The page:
As young boy I was fascinated by the natural world, in particular the ocean. This ultimately led me to a Master’s degree in oceanography. My research involved the review of the way in which heavy metals from man’s industrial and domestic activity could be traced through the sediments, water column and organisms of our oceans. My studies involved trips to the Artic circle the East Coast of the United States and the West and East coasts of Ireland and the United Kingdom.

Photo of John Quirke sampling sediments off East Coast of USA and Artic Circle.

My work with metal chemistry led me to a role in the electronics company Fujistu where I developed and managed Electroplating and Ink Manufacturing processes. I stayed in the manufacturing field finally ending up in medical device and pharmaceutical environments and from there into the world of consulting.

But my studies and work in oceanography have always stayed with me. As I progressed in my career two things became clear. Industry did not optimise its processes to minimise the use of precious resources, thereby creating a lot of waste. This waste would eventually end up in some part of our natural environment where it’s impact would be studied by another research student!

Secondly business did not work with an integrated systems mindset. Even as a young fresh engineer it was clear that organisations were not set up to optimise the way important elements of the business worked together for the benefit of the whole.

My studies in oceanography revealed the web of integrated natural systems that have been in place for millennia. I could find traces of copper, lead and zinc which had originated from man’s land based activity in the deep ocean sediments. These contaminants were carried there through the cross over between living biological systems, and the physical circulatory and sedimentation systems of our great oceans.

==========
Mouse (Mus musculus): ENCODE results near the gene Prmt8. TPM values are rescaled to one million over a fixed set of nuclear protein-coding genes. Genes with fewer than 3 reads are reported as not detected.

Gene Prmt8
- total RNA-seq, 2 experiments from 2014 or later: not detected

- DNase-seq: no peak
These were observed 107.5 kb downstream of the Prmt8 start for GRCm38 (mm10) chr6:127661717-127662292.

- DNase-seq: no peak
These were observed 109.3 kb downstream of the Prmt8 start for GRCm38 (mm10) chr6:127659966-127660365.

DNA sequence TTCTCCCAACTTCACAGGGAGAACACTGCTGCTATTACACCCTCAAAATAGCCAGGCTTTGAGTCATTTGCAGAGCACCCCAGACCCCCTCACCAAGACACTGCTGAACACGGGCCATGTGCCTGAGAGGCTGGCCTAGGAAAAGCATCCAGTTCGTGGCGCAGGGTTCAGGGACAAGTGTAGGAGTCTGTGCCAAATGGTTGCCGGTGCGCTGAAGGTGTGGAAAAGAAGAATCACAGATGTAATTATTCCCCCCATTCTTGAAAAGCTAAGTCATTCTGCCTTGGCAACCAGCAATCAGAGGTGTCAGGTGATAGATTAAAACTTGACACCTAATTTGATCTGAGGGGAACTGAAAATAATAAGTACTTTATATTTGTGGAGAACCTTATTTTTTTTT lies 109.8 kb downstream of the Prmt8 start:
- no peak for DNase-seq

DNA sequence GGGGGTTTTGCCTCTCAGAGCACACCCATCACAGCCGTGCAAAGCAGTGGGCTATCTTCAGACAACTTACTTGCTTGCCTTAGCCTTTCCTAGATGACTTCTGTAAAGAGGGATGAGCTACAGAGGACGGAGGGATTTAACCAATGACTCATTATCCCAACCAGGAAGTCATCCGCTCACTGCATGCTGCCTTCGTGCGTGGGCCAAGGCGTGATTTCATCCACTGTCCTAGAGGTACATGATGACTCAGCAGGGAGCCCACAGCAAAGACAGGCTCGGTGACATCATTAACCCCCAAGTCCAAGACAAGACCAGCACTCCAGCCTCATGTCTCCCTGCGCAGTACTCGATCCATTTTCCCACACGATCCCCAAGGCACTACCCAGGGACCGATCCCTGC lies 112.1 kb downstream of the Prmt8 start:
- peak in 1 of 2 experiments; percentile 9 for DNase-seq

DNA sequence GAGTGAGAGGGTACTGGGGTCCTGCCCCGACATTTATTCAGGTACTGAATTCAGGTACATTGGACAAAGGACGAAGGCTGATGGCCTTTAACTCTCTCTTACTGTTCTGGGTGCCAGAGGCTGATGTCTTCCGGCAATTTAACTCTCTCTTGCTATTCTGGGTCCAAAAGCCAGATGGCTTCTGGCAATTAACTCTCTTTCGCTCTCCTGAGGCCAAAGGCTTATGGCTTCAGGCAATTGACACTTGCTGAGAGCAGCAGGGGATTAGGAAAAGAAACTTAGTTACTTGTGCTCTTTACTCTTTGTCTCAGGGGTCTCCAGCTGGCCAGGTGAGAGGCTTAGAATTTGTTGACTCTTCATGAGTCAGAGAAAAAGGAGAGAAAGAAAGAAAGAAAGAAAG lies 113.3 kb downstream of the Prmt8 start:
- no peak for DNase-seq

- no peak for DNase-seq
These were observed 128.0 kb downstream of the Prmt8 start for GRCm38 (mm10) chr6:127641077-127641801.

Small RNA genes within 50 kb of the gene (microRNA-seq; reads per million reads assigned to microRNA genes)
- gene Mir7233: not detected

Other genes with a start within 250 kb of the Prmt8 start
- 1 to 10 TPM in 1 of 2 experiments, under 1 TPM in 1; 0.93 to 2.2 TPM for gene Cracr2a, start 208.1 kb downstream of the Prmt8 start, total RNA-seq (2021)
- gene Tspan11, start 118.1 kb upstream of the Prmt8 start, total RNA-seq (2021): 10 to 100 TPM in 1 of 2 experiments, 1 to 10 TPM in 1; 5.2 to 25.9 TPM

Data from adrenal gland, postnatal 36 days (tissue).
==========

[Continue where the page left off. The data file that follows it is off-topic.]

James Lovelock author of the Gaia hypothesis showed just how interdependent and finely tuned our natural planetary systems are. During his research in the nineteen eighties, he describes how tiny marine plants called phytoplankton release the gas dimethylsulphide (DMS) which when it oxidises in the upper atmosphere is a major source of cloud-condensation nuclei (CCN). Thus, where there is an abundance of plankton the presence of DMS and resulting CCN cause clouds to form, reducing light levels and supressing excessive plankton growth.


Ref: Oceanic phytoplankton, atmospheric sulphur, cloud albedo and climate By Robert J. Charlson, James E. Lovelock, Meinrat O. Andreae & Stephen G. Warren. Published in Nature Vol. 326 No. 6114, 16 April 1987.

Now, all too late, our stone age brain is realising the power of interconnected natural systems to control and regulate our life support system – planet earth.

Within business we must begin to grasp the idea of integrated systems to ensure our businesses work as effectively and efficiently as possible. To neglect to do so is against the new nature of business.

Only businesses have the ingenuity and resources to react at the speeds necessary to mitigate the oncoming challenges to our planet. An integrated systems-based approach is critical to allow us to move out of our stone age brain and strive for a business environment that reflects deep excellence.